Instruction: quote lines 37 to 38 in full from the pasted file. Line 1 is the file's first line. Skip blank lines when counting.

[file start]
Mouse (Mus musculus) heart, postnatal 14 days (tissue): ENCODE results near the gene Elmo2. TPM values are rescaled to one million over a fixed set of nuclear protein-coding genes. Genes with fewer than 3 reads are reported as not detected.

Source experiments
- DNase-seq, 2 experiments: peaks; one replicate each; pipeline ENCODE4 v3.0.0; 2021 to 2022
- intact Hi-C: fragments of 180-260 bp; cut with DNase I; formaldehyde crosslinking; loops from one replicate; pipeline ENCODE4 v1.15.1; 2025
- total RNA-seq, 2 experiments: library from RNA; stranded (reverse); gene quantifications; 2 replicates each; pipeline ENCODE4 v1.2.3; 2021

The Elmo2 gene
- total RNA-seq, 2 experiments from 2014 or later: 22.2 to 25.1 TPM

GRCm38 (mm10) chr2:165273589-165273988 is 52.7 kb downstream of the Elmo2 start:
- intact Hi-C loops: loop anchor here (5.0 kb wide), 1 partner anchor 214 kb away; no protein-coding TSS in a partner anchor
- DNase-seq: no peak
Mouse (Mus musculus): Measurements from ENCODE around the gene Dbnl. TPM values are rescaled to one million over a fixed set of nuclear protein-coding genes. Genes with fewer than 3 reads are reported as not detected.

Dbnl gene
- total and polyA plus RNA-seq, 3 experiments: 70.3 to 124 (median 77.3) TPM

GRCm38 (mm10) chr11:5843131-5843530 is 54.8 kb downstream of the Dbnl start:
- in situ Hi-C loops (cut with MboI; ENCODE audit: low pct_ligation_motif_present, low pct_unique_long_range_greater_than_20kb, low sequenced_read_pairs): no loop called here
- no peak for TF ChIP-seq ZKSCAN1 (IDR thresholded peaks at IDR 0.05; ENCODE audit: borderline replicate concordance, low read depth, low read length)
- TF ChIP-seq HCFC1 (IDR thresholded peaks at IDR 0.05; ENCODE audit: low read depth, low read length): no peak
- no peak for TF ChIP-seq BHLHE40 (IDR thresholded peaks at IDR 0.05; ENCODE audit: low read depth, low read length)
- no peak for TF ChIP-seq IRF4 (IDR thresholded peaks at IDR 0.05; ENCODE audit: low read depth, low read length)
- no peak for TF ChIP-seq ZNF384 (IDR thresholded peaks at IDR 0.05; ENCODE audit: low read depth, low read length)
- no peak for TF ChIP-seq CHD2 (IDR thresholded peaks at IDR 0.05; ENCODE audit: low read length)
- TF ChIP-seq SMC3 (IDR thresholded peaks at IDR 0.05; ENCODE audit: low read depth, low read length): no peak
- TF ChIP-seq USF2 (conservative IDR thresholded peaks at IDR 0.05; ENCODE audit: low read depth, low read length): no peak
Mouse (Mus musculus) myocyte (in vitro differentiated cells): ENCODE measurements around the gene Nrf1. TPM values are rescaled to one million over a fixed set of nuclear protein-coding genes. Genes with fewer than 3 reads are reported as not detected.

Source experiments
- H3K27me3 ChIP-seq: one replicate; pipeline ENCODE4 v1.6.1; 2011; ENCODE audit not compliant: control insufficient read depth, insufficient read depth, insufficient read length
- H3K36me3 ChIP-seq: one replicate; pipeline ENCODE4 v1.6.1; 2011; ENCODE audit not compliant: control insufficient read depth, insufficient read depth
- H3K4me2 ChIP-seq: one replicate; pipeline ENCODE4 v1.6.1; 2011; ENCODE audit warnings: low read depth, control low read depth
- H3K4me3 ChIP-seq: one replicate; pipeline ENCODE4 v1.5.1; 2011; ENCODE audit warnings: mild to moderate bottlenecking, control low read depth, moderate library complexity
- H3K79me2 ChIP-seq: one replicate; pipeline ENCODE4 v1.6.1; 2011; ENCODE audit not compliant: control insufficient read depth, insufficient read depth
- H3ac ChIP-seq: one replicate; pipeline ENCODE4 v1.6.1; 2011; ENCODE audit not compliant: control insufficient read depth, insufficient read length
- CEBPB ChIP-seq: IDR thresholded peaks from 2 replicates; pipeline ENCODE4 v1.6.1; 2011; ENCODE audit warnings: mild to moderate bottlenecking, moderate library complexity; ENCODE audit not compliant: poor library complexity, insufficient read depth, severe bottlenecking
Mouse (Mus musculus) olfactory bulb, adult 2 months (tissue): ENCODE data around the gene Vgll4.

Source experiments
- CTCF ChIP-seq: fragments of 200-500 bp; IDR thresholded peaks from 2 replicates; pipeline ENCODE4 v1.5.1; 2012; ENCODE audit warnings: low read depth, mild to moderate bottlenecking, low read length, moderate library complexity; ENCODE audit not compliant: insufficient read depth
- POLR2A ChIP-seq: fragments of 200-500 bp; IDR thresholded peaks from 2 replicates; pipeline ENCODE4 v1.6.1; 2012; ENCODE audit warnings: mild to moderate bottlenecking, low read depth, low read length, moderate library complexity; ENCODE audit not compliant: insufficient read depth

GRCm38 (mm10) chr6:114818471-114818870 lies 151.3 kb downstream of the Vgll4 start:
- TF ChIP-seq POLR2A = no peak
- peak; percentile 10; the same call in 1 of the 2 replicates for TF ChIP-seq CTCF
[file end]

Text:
GRCm38 (mm10) chr6:114818471-114818870 lies 151.3 kb downstream of the Vgll4 start:
- TF ChIP-seq POLR2A = no peak